The New Jersey Supreme Court recently rejected an employer’s attempt to move a case to arbitration, finding that the employer delayed too long in bringing the issue to the court’s attention and had actively participated in the lawsuit.

Karen Cole was a certified registered nurse anesthetist. Liberty Anesthesia Associates LLC had a contract with Jersey City Medical Center to provide anesthesia services to JCMC. Liberty entered into an employment contract with Cole and assigned her to work at JCMC in 2004. The employment contract contained a mandatory arbitration clause covering all claims Cole might have related to her employment with Liberty.

After about three years on the job, JCMC identified certain discrepancies in Cole’s accounting of controlled substances. JCMC asked Cole to submit to drug testing, but she refused. JCMC then suspended her staff privileges. As a result, Liberty terminated Cole’s contract, citing a provision allowing it to do so if she were suspended at the hospital to which she was assigned.

In September 2007, Cole filed a lawsuit against JCMC, asserting whistleblowing, disability discrimination, and contract claims. In May 2008, JCMC brought Liberty into the lawsuit as a third-party defendant. A few weeks later, Cole filed an amended complaint naming Liberty as a direct defendant. In its answer, Liberty did not raise the arbitration provision in Cole’s employment contract. Instead, Liberty participated in discovery, including six days of Cole’s deposition, and filed various motions with the trial court.

In early 2010, on the eve of trial, JCMC reached a settlement with Cole. Liberty unsuccessfully sought summary judgment and engaged in the required pre-trial exchange of information, all without asserting the arbitration clause. Just three days before the scheduled trial date, Liberty filed a motion to compel arbitration, claiming that it could not have done so sooner because JCMC was not a party to the arbitration agreement and, thus, there would have been a risk of disparate results in two separate proceedings before JCMC settled with Cole. The trial court granted Liberty’s motion and dismissed Cole’s remaining claims, but the New Jersey Appellate Division reversed the trial court’s order.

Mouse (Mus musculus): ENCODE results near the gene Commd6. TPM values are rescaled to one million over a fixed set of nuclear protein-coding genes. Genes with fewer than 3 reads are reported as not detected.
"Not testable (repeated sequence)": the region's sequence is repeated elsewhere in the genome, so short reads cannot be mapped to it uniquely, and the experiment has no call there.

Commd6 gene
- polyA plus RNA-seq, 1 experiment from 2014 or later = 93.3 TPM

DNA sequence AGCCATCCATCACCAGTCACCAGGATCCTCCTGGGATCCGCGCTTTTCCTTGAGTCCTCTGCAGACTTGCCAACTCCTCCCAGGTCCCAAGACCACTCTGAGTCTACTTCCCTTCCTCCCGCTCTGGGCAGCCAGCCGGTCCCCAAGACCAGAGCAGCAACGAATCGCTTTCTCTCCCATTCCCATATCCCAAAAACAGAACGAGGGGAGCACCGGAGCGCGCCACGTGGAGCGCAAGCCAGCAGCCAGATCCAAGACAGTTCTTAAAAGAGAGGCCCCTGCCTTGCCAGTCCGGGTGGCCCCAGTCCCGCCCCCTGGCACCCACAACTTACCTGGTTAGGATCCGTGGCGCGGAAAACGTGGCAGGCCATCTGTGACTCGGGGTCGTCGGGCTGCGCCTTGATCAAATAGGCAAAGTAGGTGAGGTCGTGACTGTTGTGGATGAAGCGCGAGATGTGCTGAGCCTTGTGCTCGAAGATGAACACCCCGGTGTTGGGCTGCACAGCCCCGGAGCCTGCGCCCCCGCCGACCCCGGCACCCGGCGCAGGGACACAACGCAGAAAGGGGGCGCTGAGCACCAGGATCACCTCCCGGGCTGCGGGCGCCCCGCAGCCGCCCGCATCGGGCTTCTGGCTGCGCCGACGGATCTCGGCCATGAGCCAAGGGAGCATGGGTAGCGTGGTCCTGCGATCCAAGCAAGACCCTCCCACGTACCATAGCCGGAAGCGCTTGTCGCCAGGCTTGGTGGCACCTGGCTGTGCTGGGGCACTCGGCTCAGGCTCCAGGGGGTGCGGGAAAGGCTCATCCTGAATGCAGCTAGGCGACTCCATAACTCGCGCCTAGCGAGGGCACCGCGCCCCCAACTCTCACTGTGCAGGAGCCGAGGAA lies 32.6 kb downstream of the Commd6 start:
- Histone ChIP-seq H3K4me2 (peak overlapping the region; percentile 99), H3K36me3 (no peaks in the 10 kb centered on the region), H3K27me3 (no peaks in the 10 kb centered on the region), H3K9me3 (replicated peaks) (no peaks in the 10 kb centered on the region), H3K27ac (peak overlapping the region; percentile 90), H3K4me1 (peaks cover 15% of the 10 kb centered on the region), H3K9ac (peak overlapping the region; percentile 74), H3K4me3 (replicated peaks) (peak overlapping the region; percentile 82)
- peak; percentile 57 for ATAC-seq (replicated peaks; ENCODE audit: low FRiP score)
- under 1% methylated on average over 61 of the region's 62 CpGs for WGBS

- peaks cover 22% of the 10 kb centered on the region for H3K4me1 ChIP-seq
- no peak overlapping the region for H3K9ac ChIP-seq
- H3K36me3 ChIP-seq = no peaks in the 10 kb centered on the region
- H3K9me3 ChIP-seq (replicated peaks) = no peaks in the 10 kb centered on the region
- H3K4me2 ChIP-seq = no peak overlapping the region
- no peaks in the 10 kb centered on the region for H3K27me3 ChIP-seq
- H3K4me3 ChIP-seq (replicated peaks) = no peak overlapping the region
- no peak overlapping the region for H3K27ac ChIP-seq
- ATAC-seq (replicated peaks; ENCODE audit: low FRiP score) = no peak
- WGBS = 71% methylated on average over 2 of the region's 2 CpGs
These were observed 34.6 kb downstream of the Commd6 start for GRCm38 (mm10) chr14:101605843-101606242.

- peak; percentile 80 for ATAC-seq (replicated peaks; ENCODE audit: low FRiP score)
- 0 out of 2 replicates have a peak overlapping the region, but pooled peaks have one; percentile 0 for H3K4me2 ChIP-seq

The Supreme Court focused its analysis on the question of whether or not Liberty waived its right to force Cole’s claims to arbitration. The Court set forth the following non-dispositive factors for courts to consider when determining whether a party has waived its rights in an arbitration agreement:

  1. any delay in making the arbitration request;
  2. the filing of any motions, particularly dispositive motions, and their outcomes;
  3. whether the delay in seeking arbitration was part of the party’s litigation strategy;
  4. the extent of discovery conducted;
  5. whether the party raised the arbitration issue in its pleadings, particularly as an affirmative defense, or provided other notification of its intent to seek arbitration;
  6. the proximity of the date on which the party sought arbitration to the date of trial; and
  7. the resulting prejudice suffered by the other party, if any.

The Court noted that any overall determination on these issues will depend on the particular facts in each case.

Here, the Court found that Liberty had participated in the litigation for twenty-one months before seeking arbitration. During that time, it engaged in extensive discovery and motion practice before the trial court without asserting the arbitration agreement as a defense. According to the Court, “Liberty engaged in all of the usual litigation procedures for 21 months and only on the eve of trial invoked its right to arbitrate. Such conduct undermines the fundamental principles underlying arbitration and is strongly discouraged in our state.”